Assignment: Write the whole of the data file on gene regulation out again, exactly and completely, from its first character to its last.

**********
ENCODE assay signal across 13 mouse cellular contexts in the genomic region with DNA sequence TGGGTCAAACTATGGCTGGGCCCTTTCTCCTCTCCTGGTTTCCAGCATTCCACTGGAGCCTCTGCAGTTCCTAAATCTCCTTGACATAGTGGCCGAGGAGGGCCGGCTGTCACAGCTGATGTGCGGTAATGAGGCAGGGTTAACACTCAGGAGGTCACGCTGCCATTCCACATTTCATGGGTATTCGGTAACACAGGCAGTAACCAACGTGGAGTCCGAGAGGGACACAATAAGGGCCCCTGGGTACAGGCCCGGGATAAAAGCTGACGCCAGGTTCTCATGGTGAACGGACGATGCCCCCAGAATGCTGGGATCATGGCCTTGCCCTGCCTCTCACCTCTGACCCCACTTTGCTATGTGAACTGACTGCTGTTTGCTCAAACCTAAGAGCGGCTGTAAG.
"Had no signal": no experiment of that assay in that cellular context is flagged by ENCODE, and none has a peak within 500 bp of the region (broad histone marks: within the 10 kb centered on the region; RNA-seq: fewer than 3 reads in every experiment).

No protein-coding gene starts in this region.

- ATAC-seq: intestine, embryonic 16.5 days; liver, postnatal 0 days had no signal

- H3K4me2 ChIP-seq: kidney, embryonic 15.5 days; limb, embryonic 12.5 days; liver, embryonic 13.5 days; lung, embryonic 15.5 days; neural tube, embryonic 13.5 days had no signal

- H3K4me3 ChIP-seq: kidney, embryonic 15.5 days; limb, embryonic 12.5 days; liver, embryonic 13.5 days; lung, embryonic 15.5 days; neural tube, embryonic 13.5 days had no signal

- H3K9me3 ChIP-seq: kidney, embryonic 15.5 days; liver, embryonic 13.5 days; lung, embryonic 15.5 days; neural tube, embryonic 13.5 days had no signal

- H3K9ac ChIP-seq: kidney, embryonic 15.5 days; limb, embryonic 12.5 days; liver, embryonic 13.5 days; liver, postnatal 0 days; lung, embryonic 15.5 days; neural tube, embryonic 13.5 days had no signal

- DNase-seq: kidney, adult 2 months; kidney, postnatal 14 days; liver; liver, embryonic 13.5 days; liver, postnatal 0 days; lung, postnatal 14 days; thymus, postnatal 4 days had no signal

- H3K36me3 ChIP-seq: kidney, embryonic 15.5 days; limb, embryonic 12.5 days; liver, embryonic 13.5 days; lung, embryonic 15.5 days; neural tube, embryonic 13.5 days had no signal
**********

ENCODE assay signal across 13 mouse cellular contexts in the genomic region with DNA sequence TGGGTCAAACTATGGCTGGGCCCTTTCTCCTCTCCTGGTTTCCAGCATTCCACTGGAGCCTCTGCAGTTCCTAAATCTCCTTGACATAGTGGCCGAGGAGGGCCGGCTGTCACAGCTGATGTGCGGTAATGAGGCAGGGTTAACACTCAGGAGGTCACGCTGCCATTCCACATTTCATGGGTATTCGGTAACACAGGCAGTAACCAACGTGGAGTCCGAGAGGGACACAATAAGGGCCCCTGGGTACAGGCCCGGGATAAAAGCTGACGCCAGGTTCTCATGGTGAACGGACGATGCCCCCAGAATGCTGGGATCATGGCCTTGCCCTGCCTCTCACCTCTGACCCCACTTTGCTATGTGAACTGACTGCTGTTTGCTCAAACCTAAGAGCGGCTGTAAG.
"Had no signal": no experiment of that assay in that cellular context is flagged by ENCODE, and none has a peak within 500 bp of the region (broad histone marks: within the 10 kb centered on the region; RNA-seq: fewer than 3 reads in every experiment).

No protein-coding gene starts in this region.

- ATAC-seq: intestine, embryonic 16.5 days; liver, postnatal 0 days had no signal

- H3K4me2 ChIP-seq: kidney, embryonic 15.5 days; limb, embryonic 12.5 days; liver, embryonic 13.5 days; lung, embryonic 15.5 days; neural tube, embryonic 13.5 days had no signal

- H3K4me3 ChIP-seq: kidney, embryonic 15.5 days; limb, embryonic 12.5 days; liver, embryonic 13.5 days; lung, embryonic 15.5 days; neural tube, embryonic 13.5 days had no signal

- H3K9me3 ChIP-seq: kidney, embryonic 15.5 days; liver, embryonic 13.5 days; lung, embryonic 15.5 days; neural tube, embryonic 13.5 days had no signal

- H3K9ac ChIP-seq: kidney, embryonic 15.5 days; limb, embryonic 12.5 days; liver, embryonic 13.5 days; liver, postnatal 0 days; lung, embryonic 15.5 days; neural tube, embryonic 13.5 days had no signal

- DNase-seq: kidney, adult 2 months; kidney, postnatal 14 days; liver; liver, embryonic 13.5 days; liver, postnatal 0 days; lung, postnatal 14 days; thymus, postnatal 4 days had no signal

- H3K36me3 ChIP-seq: kidney, embryonic 15.5 days; limb, embryonic 12.5 days; liver, embryonic 13.5 days; lung, embryonic 15.5 days; neural tube, embryonic 13.5 days had no signal